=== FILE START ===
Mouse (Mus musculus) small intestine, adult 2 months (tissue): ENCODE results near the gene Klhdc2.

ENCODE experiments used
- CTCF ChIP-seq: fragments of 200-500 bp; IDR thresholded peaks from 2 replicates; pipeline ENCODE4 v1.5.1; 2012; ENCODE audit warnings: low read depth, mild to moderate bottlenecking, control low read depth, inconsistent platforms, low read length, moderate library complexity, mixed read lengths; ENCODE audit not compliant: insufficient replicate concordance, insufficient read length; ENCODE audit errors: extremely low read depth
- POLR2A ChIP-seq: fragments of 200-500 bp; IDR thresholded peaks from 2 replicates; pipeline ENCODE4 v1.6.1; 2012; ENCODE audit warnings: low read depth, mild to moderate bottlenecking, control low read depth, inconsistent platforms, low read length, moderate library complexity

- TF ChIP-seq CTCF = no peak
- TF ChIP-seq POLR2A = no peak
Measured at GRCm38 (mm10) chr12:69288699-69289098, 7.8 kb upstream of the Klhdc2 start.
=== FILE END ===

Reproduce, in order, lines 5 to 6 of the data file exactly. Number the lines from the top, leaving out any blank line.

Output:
- TF ChIP-seq CTCF = no peak
- TF ChIP-seq POLR2A = no peak